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The family of a father-to-be found dead in his cell at HMP Bristol is hoping for answers at an inquest into his death. A statement from law firm, Irwin Mitchell.

Callum Smith, 27, from Cheltenham, had recently begun suffering from paranoia and delusions when he was remanded in custody at HMP Bristol in February after allegedly making threats to commit criminal damage. He was discovered hanged in his cell six days later on March 2, 2016, and pronounced dead at the scene.

Callum’s family instructed expert civil liberties lawyers at Irwin Mitchell to investigate the circumstances surrounding his death and whether it could have been prevented.

Callum’s partner Libby Smith said:

“Callum was a doting dad who was very excited about the birth of our second child, who he never got to meet.

“He had started struggling with mental illness and I was relieved when he was taken into custody as I thought there he would be safe from self-harm and get the help he needed to get better. He died before I got to visit him.

“Our daughter, who is just four years old, really misses her daddy and doesn’t understand why he isn’t here anymore. I just want answers so that one day when our children are old enough I can explain what happened to him.

“If mistakes were made in Callum’s care then it’s important we find out what they were so that lessons can be learned and standards improved.”

Callum’s mother, Sandra Smith, said:

“Callum was my eldest child and his death has left our family distraught. He was dearly loved we all hope that the inquest will get to the bottom of why he was able to take his own life.”

An inquest into Callum’s death will be held before a jury at Avon Coroner’s Court in Bristol on May 15 before the Senior Coroner for Avon Maria Voisin. It is expected to last two weeks.

The inquest will consider a number of issues including the adequacy of information provided to the prison by Gloucestershire Constabulary about Callum’s risk of self-harm and the implementation and adequacy of risk assessments and suicide prevention procedures at the prison.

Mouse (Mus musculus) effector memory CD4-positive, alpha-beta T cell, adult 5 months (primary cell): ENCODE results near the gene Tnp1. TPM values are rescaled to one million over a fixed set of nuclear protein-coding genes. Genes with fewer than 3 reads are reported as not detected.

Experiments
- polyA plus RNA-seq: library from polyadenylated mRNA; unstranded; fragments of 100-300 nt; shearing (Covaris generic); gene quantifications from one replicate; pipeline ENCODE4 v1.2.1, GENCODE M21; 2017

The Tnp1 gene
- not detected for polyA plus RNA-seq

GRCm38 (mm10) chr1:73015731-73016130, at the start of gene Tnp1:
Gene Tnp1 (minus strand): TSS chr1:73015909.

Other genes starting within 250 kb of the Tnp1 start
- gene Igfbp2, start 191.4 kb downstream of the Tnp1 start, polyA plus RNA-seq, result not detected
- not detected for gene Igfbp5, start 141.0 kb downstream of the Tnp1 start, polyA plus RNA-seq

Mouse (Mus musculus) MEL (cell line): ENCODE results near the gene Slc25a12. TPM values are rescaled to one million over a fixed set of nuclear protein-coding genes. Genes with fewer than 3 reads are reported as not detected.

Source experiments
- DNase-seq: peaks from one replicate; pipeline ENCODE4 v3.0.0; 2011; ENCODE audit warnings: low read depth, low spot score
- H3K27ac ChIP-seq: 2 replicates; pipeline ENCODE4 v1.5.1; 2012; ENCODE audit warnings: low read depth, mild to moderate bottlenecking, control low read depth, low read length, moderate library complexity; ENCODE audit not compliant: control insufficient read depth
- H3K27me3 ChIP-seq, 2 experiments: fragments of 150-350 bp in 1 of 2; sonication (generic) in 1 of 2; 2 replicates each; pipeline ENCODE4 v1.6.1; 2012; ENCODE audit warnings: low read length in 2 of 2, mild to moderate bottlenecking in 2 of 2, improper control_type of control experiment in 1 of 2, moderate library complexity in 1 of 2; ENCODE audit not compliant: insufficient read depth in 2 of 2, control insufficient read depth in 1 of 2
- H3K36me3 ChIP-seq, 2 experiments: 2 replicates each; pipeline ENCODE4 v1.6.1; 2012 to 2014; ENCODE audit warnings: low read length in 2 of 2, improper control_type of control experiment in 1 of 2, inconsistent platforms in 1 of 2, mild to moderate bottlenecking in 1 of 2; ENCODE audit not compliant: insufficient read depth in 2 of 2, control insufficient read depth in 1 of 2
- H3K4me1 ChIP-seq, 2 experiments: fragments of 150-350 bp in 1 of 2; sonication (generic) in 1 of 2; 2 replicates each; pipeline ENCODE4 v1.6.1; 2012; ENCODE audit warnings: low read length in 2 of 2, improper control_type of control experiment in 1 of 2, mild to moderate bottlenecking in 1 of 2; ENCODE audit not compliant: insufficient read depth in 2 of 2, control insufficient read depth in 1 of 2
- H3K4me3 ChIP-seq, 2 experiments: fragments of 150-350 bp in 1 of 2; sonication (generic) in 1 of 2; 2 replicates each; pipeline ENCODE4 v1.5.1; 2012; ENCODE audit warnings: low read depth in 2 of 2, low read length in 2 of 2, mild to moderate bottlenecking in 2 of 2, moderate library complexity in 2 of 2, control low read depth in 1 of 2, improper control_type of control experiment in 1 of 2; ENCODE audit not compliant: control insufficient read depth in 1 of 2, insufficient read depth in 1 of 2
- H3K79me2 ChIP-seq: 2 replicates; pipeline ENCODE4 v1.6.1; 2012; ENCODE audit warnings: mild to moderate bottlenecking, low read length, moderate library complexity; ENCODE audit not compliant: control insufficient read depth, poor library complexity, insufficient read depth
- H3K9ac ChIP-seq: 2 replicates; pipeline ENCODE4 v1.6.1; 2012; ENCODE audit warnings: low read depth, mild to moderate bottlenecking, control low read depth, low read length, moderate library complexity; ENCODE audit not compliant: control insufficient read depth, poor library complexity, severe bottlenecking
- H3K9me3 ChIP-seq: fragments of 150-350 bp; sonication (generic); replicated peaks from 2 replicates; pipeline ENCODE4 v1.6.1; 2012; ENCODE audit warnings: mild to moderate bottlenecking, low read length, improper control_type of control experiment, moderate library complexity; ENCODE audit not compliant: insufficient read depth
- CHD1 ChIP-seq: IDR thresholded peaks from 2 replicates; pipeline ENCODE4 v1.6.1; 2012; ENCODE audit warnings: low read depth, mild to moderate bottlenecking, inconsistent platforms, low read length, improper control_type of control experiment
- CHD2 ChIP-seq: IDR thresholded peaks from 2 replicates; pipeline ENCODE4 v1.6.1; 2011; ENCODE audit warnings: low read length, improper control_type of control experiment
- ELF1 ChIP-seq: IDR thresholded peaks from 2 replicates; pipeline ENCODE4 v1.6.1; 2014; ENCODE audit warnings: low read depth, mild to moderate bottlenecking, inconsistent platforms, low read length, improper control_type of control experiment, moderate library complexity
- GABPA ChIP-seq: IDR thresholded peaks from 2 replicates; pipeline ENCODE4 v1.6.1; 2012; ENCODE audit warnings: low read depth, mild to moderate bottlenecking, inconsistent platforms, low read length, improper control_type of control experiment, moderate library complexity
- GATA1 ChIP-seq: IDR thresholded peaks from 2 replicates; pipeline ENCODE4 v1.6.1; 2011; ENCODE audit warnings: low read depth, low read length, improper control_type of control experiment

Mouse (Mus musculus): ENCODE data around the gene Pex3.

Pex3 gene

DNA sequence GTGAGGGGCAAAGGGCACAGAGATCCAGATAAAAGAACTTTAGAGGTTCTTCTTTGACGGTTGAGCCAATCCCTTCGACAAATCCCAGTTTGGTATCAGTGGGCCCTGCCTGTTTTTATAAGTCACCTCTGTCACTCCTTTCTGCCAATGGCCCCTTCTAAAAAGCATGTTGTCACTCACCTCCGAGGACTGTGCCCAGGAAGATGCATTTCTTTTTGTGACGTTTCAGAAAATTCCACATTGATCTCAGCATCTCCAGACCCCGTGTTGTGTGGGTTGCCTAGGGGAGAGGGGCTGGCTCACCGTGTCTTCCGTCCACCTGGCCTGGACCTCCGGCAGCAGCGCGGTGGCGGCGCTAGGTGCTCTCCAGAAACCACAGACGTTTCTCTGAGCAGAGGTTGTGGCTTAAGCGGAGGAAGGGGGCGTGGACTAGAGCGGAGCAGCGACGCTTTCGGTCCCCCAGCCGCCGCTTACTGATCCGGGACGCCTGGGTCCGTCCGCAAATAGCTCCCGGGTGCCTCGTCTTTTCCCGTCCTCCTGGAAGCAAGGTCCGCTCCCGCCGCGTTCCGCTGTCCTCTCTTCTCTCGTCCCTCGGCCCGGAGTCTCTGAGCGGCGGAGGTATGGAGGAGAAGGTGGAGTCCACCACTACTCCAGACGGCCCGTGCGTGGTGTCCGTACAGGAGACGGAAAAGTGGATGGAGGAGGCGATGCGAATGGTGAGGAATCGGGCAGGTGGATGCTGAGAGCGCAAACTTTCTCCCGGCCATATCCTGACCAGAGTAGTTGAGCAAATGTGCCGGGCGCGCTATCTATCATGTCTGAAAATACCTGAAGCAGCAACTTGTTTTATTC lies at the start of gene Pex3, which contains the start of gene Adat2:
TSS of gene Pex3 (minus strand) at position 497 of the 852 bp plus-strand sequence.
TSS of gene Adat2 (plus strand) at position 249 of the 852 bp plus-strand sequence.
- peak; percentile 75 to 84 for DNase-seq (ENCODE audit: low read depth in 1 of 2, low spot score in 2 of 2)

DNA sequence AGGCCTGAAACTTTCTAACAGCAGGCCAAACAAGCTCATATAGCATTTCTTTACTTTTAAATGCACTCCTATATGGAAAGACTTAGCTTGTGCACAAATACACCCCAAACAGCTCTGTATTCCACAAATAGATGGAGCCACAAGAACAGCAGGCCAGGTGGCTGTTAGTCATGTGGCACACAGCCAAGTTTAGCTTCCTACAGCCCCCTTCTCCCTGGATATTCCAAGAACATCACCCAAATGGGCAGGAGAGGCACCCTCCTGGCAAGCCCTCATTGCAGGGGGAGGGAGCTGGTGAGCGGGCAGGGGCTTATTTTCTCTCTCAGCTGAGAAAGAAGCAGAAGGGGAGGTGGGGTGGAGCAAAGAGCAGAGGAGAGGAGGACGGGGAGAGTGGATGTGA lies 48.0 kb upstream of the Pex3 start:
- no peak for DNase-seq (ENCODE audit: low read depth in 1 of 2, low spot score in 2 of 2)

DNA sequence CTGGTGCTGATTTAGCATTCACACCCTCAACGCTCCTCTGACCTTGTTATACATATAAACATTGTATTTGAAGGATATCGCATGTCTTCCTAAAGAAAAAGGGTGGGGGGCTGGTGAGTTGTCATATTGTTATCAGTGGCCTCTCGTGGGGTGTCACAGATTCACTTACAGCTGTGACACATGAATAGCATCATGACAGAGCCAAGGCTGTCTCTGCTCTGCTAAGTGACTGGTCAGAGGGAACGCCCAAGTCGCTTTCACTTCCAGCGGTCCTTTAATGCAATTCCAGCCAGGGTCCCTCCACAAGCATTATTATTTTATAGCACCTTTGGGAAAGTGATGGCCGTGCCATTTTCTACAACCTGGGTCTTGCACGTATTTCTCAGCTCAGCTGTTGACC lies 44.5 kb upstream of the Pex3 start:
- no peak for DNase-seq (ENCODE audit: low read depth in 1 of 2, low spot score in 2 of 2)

Gus Silverman, an expert civil liberties lawyer at Irwin Mitchell, said: “Callum’s family is understandably anxious to understand whether his life could have been saved and hope that their questions will be answered at this inquest.”


The Samaritans – 24 hours a day to provide emotional support for people who are struggling to cope, including those who have had thoughts of suicide.

Call: 116 123


Assertive Contact and Engagement Service – supporting people to access mental health services.

Call:  0117 239 8969 (Mon-Fri, 8am-8pm).

Bristol Men’s Crisis House – for men experiencing mental health problems where hospital admission might be the only other alternative available.

Call: 0117 934 9848

Homeless support:

St Mungo’s, The Compass Centre, 1 Jamaica St, Bristol BS2 8JP Phone: 0117 944 0581

Addiction support:

Bristol Drugs Project, 11 Brunswick Square, BS2 8PE

Call: 0117 987 6000


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  • Larry Rogers says:

    Bristol Prison is a cruel place , for most,

  • Sam steven says:

    Bristol prison run by cruel people, you can find everything in that prison from drugs and more ….you will be never find hope , trust , light and help doesn’t matter who you are if they don’t like you they will make your miserable until you kill your salf or they will kill you. Their answer, I am sorry he was had menal health issue. I believe people who run HMP Bristol they have mental health problem.

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